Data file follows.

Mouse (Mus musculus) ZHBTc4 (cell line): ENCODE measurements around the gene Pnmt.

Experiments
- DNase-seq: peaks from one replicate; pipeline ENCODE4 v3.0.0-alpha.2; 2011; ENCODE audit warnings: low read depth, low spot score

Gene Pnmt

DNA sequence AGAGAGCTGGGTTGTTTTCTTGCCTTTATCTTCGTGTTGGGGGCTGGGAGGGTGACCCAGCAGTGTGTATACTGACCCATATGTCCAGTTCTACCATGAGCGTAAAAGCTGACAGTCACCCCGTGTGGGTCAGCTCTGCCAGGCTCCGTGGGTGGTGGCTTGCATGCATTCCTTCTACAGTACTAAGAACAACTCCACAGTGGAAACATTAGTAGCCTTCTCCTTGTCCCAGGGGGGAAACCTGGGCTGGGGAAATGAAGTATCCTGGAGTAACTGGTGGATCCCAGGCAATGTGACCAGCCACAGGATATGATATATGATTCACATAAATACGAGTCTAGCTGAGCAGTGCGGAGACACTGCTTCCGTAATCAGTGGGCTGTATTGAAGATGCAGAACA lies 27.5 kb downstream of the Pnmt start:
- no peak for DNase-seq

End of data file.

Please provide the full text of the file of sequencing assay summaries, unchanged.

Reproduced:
Mouse (Mus musculus) ZHBTc4 (cell line): ENCODE measurements around the gene Pnmt.

Experiments
- DNase-seq: peaks from one replicate; pipeline ENCODE4 v3.0.0-alpha.2; 2011; ENCODE audit warnings: low read depth, low spot score

Gene Pnmt

DNA sequence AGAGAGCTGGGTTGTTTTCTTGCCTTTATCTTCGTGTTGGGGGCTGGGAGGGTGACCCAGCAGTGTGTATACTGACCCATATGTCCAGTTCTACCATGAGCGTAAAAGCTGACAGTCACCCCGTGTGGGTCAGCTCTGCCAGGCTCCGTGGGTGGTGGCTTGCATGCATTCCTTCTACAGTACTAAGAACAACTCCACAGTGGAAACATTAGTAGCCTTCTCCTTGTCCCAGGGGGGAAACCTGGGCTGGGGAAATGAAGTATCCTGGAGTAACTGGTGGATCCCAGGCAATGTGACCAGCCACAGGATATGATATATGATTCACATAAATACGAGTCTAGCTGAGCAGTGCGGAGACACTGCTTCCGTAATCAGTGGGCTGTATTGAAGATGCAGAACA lies 27.5 kb downstream of the Pnmt start:
- no peak for DNase-seq